Rental Basics in Oakland>Question Details

Lee, Home Buyer in San Francisco, CA

What should I know about renting to section 8 tenants / Buying a house that has section 8 tenants in it?

Asked by Lee, San Francisco, CA Sun Oct 11, 2009

in general, or if you can link / point me to detailed resources that would be appreciated too. thanks.

Help the community by answering this question:


There are some differences in renting to a Section 8 tenant, even in Oakland. You will still have to abide by the Just Cause for Eviction ordinance in Oakland, but in addtiion, if you want to raise rent, you will need to be sure that the total rent with the increase does not exceed the "pay standard" which should be published with Oakland's Housing Association.

In addition, if you want to evict a tenant for what we terms as "no cause" eviction under Oakland's ordiance, such as owner move it, you have to give extra notice - 90 days.

Furthermore, there can be problems dealing with the local Housing Association in getting paid. They are required to do an annual inspection and if you don't pass, they stop paying. Getting back on their payment schedule can be a challenge.

The main reason people rent to Section voucher holders is that the rents they pay or often top dollar.

Jeff Woo, Esq.
Sedgwick, Detert, Moran & Arnold LLP
Complex Rental Hlousing Group
0 votes Thank Flag Link Mon Oct 12, 2009
Hi Lee:
There are multiple interpretation s here with the info in the question.
1. section 8 tenants: Make sure you pick the right one. Many of them ( personal experiences here), have not maintained the property as they should and believe it or not the (at least Oakland board), does not want to interfere on how the tenant should "live". It took me over $2000 in court to fight them becuas e they were not paying their "part" of the rent, and there is a personal part. It took me a further $2000 to get her out ( moving expenses they call it).
2. If they are living in a house you want to buy, make sure you can move in to the property. The rent control laws are very particular, and very difficult to get a "protected" tenant out. If you are buying the property, ask for a vacant proeprty at close of escrow. Give the tenant time to find another unit and be able to move.
3. An organization I belong to in Okaland, is called RHANAC. Join them if you are a property owner. They have very good advice.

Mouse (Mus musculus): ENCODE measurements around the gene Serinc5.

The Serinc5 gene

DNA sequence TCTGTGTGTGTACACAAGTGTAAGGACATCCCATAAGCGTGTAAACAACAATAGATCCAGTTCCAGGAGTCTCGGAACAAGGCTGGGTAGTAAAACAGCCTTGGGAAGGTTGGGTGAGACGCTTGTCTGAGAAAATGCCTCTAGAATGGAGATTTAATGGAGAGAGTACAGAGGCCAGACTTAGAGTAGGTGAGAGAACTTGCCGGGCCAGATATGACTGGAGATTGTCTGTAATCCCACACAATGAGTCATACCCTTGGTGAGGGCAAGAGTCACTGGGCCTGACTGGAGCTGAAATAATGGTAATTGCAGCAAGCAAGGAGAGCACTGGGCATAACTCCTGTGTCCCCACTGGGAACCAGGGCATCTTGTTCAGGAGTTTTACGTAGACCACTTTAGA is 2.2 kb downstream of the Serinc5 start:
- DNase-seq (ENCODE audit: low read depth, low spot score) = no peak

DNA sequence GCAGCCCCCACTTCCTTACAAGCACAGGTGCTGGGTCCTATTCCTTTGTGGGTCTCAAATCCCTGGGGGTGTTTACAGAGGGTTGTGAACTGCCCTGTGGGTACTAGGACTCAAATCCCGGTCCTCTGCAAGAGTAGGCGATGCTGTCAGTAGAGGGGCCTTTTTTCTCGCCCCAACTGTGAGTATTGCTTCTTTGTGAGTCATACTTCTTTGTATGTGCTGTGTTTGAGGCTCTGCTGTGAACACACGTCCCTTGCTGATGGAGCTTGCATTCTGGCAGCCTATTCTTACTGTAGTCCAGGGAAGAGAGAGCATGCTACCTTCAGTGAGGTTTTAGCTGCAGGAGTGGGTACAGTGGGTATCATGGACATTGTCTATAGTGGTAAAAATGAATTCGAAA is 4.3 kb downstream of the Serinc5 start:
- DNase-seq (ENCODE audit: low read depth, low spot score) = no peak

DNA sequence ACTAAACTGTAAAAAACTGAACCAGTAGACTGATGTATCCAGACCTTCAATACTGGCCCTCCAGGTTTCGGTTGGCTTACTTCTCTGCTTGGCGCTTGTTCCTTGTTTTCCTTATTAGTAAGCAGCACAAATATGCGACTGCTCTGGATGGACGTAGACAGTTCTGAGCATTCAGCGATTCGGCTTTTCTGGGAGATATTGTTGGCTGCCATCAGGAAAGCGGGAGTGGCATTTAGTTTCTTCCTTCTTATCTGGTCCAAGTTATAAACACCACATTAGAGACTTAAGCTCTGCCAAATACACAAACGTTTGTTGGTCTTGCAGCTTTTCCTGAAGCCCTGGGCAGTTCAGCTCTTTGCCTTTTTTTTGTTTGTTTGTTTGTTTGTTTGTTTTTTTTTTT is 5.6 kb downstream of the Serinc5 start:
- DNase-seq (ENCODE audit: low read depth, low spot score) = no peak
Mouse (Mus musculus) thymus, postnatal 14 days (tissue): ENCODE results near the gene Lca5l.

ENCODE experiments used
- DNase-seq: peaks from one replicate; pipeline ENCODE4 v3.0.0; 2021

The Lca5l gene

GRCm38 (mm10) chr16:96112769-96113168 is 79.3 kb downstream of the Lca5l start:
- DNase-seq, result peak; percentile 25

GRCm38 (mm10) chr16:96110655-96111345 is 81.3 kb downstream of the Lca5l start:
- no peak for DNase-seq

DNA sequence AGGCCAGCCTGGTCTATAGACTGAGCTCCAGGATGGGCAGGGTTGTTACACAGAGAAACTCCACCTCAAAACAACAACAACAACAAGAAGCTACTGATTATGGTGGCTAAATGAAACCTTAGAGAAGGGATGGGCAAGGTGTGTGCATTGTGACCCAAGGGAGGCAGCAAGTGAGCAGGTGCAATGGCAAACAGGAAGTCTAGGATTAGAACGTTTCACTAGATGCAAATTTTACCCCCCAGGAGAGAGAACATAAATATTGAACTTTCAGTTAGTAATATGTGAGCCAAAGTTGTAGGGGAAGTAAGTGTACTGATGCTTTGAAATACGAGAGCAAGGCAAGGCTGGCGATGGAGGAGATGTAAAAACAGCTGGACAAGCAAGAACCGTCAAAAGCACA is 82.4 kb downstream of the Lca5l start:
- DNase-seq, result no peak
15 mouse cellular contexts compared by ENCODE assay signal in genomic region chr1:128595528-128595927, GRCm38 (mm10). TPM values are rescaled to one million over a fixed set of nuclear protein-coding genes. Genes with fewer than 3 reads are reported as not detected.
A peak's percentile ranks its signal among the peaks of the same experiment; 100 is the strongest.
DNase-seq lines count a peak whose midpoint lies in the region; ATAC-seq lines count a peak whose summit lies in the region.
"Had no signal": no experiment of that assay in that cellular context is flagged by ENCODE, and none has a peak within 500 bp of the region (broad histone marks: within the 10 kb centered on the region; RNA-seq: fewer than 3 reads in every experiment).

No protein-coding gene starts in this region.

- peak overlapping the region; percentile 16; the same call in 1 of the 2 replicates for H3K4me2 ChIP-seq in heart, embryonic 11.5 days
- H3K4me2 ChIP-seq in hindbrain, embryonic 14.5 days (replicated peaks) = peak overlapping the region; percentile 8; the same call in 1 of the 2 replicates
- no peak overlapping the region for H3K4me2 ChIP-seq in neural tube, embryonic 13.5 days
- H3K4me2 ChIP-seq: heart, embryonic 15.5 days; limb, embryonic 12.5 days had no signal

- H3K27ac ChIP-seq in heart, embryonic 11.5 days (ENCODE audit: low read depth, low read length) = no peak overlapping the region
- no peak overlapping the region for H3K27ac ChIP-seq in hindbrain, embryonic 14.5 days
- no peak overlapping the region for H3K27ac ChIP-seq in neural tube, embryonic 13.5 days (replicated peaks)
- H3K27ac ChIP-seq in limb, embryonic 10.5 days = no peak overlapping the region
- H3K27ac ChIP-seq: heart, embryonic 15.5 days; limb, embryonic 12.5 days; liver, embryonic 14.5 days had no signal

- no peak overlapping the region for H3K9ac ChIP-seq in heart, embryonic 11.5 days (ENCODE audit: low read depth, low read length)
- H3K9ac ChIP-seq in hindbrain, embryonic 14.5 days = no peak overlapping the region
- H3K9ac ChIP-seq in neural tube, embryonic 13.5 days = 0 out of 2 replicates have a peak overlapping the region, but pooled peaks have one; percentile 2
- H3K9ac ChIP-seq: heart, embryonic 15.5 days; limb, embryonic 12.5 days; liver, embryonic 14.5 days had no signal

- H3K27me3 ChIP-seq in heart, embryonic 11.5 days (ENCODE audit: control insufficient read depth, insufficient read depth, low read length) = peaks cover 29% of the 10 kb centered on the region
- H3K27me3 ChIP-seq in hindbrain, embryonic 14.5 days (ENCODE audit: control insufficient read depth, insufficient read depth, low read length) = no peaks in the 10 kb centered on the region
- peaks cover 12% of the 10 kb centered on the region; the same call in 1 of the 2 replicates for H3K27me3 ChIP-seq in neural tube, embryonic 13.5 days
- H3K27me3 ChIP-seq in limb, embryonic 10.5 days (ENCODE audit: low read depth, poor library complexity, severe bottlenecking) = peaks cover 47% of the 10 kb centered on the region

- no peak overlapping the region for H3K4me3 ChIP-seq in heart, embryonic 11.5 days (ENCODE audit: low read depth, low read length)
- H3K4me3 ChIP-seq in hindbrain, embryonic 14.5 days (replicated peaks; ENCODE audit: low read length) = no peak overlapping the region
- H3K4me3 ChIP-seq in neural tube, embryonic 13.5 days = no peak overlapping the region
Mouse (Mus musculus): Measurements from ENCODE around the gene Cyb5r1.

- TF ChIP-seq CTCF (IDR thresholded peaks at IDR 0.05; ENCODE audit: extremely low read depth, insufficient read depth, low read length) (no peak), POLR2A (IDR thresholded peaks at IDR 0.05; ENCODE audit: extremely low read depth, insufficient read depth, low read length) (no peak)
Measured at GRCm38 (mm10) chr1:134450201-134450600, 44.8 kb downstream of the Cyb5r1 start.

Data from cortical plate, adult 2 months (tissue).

4. Lastly, contact an "eviction" lawyer, someone familair with the rent control laws to make sure what you want is actually possible to achieve.
5. I have not rented to a section 8 tennant since. That of course does not mean any other tenant could not create a problem as well.

0 votes Thank Flag Link Mon Oct 12, 2009
When you are open your rental properties up to section 8 tenants you are widening the pool of potential applicants as well as ensuring your rents will arrive on time. You must ensure that the building complies with certain standards set by the county who is administering the funds. You have the right as the owner to pick and choose whomever you want, whether section 8 or no, so long as you are not discriminating based on any of the protected categories. I definitely second the notion of contacting the local rent board in the city in which the property you are considering buying lies. And attend a landlord workshop held by the local agency, they can be very helpful in gaining basic knowledge of property management and your rights. Oh and check with your homeowners insurance agent, as they can offer advice on umbrella policies that protect you against liabilities.

Best of luck to you!

0 votes Thank Flag Link Mon Oct 12, 2009
Dear Lee,
Are you buying the house as an investment or as a home for yourself? The answer to the second part of your question will vary a bit based on your answer to my question. In both cases you shoule be aware of rent contral in your city, Oaklnd has measure EE which you can read on the city's website. Many landlords prefer renting to section 8 because there is guaranteed income from the government subsidies. This, as far as I know, is the only difference in renting. Tenants rights remain the same as does landlord responsibilities. If you have never been a landlord before then I suggest you contact the rent board of the city you will be a landlord in and find out exactly what you need to know. In purchacing a property for rental income, if units are already rented then you will want to receive from the seller estoppel certificates which verify the rental income.
good luck with your transaction!
0 votes Thank Flag Link Sun Oct 11, 2009
Section 8 tenants usually have a lease rather then month to month contracts as is required by the state. Other then that, it's basically the same. However, when you purchase any property with tenants in it, make sure you get a certificate of estoppel from the seller. Good luck!

Kamal Randhawa
"Straight answers every time"
0 votes Thank Flag Link Sun Oct 11, 2009
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